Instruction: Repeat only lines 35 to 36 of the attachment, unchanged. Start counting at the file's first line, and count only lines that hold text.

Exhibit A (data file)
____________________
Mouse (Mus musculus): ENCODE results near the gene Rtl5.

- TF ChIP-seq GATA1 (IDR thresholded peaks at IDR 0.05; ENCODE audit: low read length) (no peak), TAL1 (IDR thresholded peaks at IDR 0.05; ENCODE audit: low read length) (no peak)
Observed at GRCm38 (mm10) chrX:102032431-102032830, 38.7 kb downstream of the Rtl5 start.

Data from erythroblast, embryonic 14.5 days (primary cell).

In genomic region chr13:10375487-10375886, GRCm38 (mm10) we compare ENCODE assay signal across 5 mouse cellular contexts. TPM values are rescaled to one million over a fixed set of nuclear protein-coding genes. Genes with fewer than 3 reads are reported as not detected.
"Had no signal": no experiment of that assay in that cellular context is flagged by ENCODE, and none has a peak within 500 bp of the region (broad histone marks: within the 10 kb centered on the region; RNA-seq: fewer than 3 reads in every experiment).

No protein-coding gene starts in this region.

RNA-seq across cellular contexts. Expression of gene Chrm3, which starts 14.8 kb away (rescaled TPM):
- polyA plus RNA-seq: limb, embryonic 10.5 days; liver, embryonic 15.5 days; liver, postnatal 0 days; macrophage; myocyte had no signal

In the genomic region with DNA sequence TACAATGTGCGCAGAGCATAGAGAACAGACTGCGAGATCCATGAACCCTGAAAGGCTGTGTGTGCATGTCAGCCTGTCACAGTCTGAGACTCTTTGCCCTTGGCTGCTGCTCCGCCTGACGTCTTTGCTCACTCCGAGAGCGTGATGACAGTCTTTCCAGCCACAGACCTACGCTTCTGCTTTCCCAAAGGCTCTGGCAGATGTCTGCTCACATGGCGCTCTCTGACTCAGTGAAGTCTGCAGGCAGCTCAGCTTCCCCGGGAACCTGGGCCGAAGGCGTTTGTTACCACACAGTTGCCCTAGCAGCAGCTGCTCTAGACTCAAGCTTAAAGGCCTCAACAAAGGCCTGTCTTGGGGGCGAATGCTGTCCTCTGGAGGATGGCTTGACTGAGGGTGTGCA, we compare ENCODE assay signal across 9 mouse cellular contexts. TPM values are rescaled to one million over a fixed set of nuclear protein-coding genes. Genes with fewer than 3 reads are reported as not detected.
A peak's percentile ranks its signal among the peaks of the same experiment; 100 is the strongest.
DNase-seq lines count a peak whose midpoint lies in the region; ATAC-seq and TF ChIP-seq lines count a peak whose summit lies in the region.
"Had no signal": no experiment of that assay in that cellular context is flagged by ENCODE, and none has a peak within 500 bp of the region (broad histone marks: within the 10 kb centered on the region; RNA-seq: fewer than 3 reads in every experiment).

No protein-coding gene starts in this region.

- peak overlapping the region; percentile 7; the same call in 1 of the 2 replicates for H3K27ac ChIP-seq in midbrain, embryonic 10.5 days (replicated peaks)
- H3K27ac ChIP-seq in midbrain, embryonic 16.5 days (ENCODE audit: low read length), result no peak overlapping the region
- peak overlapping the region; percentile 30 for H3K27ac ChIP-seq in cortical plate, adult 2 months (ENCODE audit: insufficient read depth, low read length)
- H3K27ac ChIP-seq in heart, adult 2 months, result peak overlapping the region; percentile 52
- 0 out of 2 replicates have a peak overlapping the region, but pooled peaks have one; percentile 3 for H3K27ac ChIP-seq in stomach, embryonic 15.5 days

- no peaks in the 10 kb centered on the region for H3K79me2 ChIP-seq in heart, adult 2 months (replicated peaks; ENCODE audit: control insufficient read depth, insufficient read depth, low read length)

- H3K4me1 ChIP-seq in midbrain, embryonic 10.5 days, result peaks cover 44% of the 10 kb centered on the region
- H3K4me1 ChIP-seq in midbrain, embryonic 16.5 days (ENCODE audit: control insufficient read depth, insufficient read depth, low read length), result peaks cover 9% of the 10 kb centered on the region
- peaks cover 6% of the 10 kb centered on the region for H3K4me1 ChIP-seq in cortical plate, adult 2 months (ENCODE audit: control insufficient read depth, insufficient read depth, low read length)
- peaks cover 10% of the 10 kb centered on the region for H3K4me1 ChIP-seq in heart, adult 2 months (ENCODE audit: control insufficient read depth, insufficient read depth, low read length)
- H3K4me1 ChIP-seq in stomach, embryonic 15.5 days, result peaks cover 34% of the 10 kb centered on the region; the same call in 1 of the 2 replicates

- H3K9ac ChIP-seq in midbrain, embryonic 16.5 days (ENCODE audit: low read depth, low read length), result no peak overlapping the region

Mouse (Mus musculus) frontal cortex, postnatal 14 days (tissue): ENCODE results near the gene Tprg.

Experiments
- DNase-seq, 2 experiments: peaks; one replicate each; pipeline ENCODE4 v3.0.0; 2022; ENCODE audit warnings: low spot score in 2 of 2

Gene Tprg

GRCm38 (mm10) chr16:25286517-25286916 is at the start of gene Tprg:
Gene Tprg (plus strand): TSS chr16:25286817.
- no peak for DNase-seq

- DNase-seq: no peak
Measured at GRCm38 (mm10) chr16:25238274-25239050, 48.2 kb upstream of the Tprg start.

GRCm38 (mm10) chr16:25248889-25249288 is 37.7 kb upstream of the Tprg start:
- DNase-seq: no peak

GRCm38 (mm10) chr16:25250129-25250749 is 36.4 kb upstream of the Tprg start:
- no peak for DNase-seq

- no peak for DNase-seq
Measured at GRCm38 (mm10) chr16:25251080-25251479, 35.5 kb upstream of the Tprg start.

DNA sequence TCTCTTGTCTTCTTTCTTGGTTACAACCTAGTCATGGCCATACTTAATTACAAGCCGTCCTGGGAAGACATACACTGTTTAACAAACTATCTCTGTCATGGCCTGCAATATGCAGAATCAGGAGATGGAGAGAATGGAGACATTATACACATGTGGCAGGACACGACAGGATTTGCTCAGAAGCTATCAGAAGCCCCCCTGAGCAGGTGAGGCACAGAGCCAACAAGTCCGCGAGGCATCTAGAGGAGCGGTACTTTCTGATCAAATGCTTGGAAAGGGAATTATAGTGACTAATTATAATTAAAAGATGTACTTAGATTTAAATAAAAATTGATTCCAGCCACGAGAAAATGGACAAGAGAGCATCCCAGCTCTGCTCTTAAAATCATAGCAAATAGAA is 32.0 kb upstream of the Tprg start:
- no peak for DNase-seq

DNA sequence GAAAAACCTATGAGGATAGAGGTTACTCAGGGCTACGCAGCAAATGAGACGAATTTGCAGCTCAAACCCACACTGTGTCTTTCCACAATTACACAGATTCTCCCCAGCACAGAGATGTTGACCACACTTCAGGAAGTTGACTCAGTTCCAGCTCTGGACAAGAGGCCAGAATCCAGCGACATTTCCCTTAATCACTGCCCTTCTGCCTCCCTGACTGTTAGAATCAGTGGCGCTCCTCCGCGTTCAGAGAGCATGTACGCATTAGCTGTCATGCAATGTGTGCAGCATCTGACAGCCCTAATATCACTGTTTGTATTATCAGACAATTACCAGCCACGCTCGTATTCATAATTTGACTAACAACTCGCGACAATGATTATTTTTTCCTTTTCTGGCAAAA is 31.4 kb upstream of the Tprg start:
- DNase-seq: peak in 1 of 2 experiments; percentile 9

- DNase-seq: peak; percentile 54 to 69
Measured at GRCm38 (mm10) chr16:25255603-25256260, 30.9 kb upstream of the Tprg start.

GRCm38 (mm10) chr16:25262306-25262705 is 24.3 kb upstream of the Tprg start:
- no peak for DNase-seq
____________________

Measured at GRCm38 (mm10) chr16:25238274-25239050, 48.2 kb upstream of the Tprg start.

GRCm38 (mm10) chr16:25248889-25249288 is 37.7 kb upstream of the Tprg start: